Wales have not won the Six Nations Championship since 2013 - but they head into this year's tournament on a high as major title contenders.
While Ireland dominated the autumn headlines through their stunning victory over world champions New Zealand, Wales largely went under the radar.
In completing a first clean sweep of autumn victories, though, they extended their unbeaten run to nine Test matches.
Warren Gatland's men are undefeated since losing to reigning Grand Slam champions Ireland in last season's Six Nations, since when they have toppled South Africa (twice), Argentina (twice), Australia, Scotland, France, Italy and Tonga.
And as Gatland heads into his final Six Nations tournament as Wales boss - he steps down after the World Cup later this year - he has every reason to be upbeat about chances of silverware.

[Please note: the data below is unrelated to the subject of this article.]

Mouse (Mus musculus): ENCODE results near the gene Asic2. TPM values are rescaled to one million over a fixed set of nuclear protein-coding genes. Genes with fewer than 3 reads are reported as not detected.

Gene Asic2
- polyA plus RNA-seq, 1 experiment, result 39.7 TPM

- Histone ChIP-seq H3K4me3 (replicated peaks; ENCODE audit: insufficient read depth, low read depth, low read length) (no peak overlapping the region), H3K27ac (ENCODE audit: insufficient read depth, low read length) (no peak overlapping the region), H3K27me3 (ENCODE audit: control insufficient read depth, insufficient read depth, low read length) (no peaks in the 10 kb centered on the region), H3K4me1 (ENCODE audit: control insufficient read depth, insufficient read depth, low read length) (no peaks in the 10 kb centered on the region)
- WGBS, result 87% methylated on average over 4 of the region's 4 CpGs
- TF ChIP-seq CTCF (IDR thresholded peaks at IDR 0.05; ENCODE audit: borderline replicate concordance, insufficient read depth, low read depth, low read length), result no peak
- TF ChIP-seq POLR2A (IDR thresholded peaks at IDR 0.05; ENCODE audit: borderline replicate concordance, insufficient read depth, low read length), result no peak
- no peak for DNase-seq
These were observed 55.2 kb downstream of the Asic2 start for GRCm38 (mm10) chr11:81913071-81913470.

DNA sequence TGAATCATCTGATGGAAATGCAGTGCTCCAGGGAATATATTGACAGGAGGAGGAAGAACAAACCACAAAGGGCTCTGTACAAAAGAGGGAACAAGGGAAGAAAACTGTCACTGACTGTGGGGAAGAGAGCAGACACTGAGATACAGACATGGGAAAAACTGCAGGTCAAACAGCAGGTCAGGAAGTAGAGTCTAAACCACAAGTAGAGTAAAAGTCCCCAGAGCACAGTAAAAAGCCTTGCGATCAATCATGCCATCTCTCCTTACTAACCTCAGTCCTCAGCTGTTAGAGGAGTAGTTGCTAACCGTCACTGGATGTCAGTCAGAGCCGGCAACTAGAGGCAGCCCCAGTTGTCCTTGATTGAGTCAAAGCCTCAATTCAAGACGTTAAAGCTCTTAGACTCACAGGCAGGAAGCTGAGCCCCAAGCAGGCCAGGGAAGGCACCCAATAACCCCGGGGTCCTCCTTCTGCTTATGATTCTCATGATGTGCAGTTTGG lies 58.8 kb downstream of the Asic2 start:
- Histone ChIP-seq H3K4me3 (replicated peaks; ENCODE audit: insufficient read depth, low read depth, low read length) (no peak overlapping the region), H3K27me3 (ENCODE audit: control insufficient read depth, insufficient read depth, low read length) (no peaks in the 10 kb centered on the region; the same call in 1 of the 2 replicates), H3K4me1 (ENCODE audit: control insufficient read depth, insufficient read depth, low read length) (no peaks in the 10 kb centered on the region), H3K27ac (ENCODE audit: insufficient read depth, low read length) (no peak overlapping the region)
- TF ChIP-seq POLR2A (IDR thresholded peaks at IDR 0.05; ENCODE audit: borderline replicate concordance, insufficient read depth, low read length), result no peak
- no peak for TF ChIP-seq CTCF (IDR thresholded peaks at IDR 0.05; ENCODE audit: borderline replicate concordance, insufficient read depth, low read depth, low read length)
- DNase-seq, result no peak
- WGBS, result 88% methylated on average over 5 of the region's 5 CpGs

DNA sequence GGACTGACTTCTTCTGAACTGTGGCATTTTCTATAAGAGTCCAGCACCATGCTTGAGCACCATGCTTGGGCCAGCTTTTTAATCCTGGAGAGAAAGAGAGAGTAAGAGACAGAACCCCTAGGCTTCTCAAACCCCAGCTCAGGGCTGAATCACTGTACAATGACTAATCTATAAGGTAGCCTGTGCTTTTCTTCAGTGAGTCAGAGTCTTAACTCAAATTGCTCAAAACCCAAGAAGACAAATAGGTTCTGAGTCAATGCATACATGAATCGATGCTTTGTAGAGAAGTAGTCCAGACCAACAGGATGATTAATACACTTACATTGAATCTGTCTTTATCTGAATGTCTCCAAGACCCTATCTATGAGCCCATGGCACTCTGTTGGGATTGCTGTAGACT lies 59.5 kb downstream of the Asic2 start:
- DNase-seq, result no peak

Wales kick off their campaign against France in Paris, returning to the scene of a controversial defeat two years ago that ended with almost 20 minutes' added time and during which Les Bleus scored a match-winning try.
But Ireland and England both have to visit Cardiff, with Wales' Principality Stadium clash against the Irish on March 16 already being billed in some quarters as a potential title decider.
Our form has been strong since that loss over in Ireland. The wins away from home against Argentina (in June) were confidence-building and gave us momentum which we carried on through the autumn.
}Gatland's 39-man squad is minus British and Irish Lions number eight Taulupe Faletau, who has broken his arm for a second time this season, but otherwise contains almost all the players involved during a successful autumn campaign.
And while the tournament could see a delayed entry for full-back Leigh Halfpenny, who is recovering from concussion, Wales' strength in depth is probably more evident now than at any time during Gatland's 12-year reign.